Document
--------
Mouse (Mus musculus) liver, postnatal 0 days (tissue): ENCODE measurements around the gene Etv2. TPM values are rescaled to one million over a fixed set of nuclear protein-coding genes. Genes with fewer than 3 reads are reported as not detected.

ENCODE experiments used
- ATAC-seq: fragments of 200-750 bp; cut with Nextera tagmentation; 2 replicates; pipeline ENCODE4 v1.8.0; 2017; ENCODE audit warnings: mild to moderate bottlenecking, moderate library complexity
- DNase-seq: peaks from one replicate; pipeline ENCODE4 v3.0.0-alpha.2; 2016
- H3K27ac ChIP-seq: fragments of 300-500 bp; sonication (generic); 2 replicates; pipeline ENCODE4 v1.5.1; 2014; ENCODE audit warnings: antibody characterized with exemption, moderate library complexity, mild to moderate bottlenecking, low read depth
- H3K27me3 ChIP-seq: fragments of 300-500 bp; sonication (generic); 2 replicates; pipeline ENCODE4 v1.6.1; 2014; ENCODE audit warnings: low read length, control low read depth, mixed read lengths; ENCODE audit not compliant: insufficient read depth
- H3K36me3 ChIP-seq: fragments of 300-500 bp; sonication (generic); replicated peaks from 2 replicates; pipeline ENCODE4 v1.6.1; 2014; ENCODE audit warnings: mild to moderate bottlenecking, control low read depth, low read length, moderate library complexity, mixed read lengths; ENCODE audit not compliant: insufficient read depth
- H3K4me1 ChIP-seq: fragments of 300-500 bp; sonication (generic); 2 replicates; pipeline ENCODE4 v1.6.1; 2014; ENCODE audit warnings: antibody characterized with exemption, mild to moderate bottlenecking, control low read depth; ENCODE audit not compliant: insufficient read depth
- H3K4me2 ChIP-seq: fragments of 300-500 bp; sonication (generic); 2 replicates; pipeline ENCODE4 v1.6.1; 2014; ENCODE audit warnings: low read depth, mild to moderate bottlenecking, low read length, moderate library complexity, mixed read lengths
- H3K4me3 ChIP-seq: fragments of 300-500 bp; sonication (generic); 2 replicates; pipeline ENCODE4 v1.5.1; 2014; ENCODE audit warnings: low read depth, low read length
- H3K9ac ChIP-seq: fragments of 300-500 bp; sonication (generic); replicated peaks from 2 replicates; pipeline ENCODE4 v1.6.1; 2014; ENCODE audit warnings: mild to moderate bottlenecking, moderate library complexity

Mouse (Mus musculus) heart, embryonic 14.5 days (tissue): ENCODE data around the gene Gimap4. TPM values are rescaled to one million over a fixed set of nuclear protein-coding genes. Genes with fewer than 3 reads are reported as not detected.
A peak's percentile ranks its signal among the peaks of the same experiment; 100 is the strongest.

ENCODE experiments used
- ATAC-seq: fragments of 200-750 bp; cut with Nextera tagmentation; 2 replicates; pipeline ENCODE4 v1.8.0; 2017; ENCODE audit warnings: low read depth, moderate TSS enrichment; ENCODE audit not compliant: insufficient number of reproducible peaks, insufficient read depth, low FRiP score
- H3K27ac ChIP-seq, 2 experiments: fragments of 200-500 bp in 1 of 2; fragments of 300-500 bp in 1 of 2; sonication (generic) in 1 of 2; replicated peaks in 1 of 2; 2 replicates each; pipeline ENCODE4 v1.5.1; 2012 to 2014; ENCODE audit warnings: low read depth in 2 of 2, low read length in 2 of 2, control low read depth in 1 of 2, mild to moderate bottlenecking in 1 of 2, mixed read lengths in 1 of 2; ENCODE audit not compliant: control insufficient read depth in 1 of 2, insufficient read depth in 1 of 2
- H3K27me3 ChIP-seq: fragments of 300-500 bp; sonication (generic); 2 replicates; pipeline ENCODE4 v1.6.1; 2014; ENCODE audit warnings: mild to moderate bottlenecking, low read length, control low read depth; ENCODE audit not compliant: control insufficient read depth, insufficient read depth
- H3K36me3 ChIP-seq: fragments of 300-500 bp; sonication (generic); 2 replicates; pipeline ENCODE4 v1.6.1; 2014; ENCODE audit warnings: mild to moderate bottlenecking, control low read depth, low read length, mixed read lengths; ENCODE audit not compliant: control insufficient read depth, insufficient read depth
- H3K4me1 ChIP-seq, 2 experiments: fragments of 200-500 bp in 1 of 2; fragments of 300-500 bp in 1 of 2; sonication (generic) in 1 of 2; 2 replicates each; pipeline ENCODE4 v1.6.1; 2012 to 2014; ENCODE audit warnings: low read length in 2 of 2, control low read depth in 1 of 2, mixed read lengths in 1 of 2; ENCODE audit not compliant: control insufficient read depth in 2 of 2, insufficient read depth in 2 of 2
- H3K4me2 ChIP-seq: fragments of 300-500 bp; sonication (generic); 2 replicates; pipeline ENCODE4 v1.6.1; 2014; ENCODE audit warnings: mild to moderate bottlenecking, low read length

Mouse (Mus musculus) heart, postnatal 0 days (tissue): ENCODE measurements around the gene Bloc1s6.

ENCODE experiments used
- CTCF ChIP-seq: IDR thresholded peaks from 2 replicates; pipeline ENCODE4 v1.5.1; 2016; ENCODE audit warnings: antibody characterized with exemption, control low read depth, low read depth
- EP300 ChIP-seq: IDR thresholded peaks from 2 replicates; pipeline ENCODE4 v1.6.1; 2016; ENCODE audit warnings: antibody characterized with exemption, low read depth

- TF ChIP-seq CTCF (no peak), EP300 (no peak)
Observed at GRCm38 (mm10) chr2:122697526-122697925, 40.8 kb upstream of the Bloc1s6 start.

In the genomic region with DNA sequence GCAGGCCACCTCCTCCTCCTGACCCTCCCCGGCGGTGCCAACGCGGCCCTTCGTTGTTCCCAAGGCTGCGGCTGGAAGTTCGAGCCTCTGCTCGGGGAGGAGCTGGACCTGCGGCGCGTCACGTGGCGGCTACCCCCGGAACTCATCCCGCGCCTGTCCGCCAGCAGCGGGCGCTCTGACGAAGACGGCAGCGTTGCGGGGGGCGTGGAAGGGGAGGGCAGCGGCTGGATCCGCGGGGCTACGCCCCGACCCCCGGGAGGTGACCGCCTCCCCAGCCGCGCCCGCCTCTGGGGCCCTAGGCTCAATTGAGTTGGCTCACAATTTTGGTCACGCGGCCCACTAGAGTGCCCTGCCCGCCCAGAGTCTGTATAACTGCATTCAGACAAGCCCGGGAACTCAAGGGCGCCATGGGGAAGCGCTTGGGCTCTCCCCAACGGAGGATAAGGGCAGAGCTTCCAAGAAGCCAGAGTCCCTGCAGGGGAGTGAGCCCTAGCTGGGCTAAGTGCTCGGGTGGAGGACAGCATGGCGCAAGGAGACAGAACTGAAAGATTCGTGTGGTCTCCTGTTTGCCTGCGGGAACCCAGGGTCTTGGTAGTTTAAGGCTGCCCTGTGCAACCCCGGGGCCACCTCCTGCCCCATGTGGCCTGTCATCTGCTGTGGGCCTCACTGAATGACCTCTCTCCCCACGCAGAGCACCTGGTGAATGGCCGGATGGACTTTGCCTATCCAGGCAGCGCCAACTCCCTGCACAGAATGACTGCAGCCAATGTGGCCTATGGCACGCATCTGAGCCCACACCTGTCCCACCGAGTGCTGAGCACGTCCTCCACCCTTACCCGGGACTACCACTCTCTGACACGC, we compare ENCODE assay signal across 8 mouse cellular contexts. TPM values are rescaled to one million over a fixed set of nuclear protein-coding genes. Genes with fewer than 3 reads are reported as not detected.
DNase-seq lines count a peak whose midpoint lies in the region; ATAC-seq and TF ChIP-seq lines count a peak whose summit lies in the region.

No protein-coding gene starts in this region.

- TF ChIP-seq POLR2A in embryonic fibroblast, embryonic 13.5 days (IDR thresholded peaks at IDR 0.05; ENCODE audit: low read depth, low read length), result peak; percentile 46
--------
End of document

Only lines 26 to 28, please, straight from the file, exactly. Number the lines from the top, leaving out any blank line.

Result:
Observed at GRCm38 (mm10) chr2:122697526-122697925, 40.8 kb upstream of the Bloc1s6 start.

In the genomic region with DNA sequence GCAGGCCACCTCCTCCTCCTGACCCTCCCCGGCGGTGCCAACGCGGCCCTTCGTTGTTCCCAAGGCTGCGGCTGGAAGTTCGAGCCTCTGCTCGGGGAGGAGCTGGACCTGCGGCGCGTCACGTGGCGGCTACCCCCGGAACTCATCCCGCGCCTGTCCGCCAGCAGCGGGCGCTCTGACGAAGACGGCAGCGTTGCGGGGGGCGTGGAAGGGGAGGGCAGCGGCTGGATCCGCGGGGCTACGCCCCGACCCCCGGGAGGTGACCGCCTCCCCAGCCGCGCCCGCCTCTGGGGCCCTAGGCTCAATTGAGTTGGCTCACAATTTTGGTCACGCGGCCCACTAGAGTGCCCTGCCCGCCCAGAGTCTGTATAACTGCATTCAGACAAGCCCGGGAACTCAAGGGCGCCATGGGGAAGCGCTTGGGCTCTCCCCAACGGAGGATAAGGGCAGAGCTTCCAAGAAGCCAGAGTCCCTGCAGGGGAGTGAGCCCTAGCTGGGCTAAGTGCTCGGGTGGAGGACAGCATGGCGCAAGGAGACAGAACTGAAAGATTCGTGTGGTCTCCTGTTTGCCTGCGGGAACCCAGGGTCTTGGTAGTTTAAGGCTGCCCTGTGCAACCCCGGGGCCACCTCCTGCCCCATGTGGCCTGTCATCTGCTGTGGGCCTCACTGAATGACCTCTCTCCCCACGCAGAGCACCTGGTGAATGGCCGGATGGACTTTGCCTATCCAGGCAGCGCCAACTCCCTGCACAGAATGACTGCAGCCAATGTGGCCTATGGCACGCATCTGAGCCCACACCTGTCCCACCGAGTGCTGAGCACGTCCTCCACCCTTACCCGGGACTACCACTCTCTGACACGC, we compare ENCODE assay signal across 8 mouse cellular contexts. TPM values are rescaled to one million over a fixed set of nuclear protein-coding genes. Genes with fewer than 3 reads are reported as not detected.
DNase-seq lines count a peak whose midpoint lies in the region; ATAC-seq and TF ChIP-seq lines count a peak whose summit lies in the region.